Communist echoes haunt Sochi
As the Olympics got underway in post-Soviet Russia this weekend, a moment in NBC's coverage briefly revived a Soviet-era controversy: the charge that Western liberals are soft on communism.
Narrating the network's lead segment on the opening ceremonies, actor Peter Dinklage mused on Russia's history and referred to "the revolution that birthed one of modern history's pivotal experiments." Conservative blogs quickly accused NBC of glorifying Russia's Soviet past. Unfortunately, such a rose-tinted view of communism is not an isolated instance. It is a mindset that still infects the left and, too often, spills over into more mainstream liberalism.
Salon.com, a leader in the left-of-center media, recently published an article by activist Jesse Myerson titled "Why you're wrong about communism," purporting to debunk American "misconceptions" on the subject. Among those alleged errors: the notion that "communism killed 110 million people for resisting dispossession."
First, Myerson writes that the 110 million figure is not rooted in "sound research." Actually, the figure, based on "The Black Book of Communism," a landmark 1999 work, may be too low: The book lists a body count of 20 million for the Soviet Union, but some scholars put the number of terror victims at 20 million-25 million and the death toll from regime-made famines as high as 10 million.
Second, Myerson argues, many victims were not resistant property owners but people who were Communists. So? No anti-communist ever claimed that all of communism's victims died for refusing collectivization. Rather, the idea of collective ownership could be imposed only through such violent coercion that even supporters of that "dream" were caught in the terror machine.
Myerson offers other standard excuses (the Soviets had to fight a revolutionary war and battle the Nazis) before turning to China to conclude that Mao's Great Leap Forward, which caused a famine that killed tens of millions, had nothing to do with communism. Then, he asserts that if communism must be held accountable for its terror toll, capitalism should be blamed not only for the deaths in wars against Communist regimes, but also for presumed future deaths from climate change. Someone should tell him communism was no environmental paradise.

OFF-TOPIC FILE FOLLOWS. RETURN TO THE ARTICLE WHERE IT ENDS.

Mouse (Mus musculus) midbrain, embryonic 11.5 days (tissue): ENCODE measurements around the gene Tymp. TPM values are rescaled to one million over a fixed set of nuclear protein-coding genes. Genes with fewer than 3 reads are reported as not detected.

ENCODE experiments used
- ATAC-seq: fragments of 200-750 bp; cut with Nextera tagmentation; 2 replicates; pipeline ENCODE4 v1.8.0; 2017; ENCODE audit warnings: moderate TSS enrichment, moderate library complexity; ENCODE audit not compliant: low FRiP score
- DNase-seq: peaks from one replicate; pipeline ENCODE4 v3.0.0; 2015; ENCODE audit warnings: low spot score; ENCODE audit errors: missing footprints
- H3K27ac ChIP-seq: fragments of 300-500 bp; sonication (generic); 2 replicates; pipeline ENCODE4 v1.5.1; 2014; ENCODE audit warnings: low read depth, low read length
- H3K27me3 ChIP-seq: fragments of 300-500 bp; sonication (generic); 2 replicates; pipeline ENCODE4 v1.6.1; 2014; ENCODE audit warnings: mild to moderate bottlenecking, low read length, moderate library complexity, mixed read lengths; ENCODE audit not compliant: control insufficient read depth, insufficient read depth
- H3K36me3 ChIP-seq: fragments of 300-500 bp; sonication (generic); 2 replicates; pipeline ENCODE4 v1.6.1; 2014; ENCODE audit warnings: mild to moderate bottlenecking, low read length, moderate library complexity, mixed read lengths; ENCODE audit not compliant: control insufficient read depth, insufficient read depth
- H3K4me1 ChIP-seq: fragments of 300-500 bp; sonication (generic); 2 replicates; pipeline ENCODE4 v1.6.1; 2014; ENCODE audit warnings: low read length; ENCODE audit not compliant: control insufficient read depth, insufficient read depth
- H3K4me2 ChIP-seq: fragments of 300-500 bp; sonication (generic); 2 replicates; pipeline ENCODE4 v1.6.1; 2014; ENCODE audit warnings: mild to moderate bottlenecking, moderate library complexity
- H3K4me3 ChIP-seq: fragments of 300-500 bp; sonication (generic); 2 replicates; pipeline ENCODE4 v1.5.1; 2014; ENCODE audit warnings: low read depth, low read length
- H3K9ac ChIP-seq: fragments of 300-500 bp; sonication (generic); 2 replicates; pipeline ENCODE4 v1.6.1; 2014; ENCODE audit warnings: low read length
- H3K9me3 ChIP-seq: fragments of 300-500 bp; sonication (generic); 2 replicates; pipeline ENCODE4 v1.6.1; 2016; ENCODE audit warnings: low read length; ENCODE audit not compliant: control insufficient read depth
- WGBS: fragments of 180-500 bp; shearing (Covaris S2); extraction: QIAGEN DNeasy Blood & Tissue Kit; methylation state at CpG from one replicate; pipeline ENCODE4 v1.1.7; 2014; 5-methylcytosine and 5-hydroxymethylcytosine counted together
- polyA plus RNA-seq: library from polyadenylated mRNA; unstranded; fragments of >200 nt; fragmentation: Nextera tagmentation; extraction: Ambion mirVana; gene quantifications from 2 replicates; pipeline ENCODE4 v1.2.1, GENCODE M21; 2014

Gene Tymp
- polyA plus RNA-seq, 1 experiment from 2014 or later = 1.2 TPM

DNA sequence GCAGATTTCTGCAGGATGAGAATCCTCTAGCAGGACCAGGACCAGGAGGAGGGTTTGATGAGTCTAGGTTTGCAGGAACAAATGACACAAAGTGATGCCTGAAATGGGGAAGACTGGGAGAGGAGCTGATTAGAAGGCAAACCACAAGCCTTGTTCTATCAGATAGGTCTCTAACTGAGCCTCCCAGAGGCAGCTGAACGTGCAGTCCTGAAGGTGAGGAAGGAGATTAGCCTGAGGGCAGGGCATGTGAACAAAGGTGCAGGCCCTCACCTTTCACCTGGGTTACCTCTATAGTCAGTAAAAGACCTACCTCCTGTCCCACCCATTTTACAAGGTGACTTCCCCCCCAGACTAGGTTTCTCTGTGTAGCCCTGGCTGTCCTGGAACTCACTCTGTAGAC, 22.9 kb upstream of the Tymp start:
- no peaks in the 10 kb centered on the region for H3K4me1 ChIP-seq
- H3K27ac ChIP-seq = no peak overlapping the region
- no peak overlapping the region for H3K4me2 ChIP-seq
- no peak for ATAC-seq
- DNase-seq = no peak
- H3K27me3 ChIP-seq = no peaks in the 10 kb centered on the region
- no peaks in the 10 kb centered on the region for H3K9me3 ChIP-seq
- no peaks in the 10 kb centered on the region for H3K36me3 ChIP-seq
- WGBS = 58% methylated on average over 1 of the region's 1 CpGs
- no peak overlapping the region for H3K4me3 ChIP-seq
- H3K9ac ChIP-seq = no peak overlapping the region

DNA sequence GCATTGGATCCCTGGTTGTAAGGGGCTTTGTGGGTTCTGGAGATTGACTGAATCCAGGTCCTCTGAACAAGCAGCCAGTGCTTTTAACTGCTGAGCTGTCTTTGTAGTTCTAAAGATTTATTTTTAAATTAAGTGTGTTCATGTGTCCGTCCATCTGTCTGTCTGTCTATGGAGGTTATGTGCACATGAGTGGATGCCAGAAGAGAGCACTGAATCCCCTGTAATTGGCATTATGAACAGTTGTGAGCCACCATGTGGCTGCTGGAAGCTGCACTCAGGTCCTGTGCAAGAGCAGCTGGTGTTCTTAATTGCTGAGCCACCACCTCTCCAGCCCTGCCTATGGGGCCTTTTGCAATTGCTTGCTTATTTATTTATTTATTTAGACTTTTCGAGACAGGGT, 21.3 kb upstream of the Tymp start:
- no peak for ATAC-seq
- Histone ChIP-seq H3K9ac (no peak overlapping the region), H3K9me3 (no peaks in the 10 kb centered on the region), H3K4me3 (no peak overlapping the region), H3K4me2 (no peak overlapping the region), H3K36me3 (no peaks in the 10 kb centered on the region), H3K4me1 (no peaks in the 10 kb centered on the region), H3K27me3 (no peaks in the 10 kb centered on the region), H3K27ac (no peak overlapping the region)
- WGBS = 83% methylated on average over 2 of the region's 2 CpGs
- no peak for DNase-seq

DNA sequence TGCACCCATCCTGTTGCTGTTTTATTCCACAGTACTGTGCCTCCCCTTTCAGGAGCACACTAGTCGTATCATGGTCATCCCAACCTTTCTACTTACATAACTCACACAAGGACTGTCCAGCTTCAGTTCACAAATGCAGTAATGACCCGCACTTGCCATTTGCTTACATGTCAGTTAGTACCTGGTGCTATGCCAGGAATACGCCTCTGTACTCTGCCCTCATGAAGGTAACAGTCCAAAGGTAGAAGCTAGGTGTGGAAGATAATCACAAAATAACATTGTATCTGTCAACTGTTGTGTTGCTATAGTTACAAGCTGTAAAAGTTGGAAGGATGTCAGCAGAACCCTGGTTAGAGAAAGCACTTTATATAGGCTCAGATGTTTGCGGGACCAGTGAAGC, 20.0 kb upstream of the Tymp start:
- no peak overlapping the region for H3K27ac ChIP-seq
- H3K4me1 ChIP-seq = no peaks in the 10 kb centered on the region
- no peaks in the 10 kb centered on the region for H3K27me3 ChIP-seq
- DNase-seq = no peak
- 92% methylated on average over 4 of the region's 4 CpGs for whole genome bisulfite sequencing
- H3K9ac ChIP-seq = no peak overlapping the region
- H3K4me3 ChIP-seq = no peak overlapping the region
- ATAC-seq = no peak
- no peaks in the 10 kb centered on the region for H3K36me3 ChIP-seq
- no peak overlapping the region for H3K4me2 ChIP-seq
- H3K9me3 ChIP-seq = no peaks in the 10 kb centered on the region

While Myerson is on the far left, milder versions of such apologetics can be found closer to the media mainstream. In 2005, reviewing a biography of Mao, New York Times columnist Nicholas Kristof argued that "Mao's legacy is not all bad" and that his rule "brought useful changes to China."
Meanwhile, U.S. Communists such as folk singer Pete Seeger, a onetime admirer of Josef Stalin, often get a pass for supporting murderous totalitarianism. After Seeger's death last month, David Graham, a political editor at The Atlantic, admitted the singer took some "distressing and dangerous positions" -- but argued that his pro-communist politics were part of an idealistic commitment to social justice that also led him to embrace the civil rights movement.
After "The Black Book of Communism" was published, socialist writer Daniel Singer lamented in The Nation that to see communism as "merely the story of crimes" -- rather than flawed but real "social advancement" -- is to give up on the possibility of "radical transformation" today. It's a telling admission. Many on the left still yearn for egalitarian alternatives to capitalism, often finding them in authoritarian left-wing regimes such as the rule of Hugo Chávez in Venezuela.
Democratic capitalism is nothing if not flawed. But if there is one thing the 20th century should have taught us, it's to beware of noble "experiments" that use human beings as their fodder.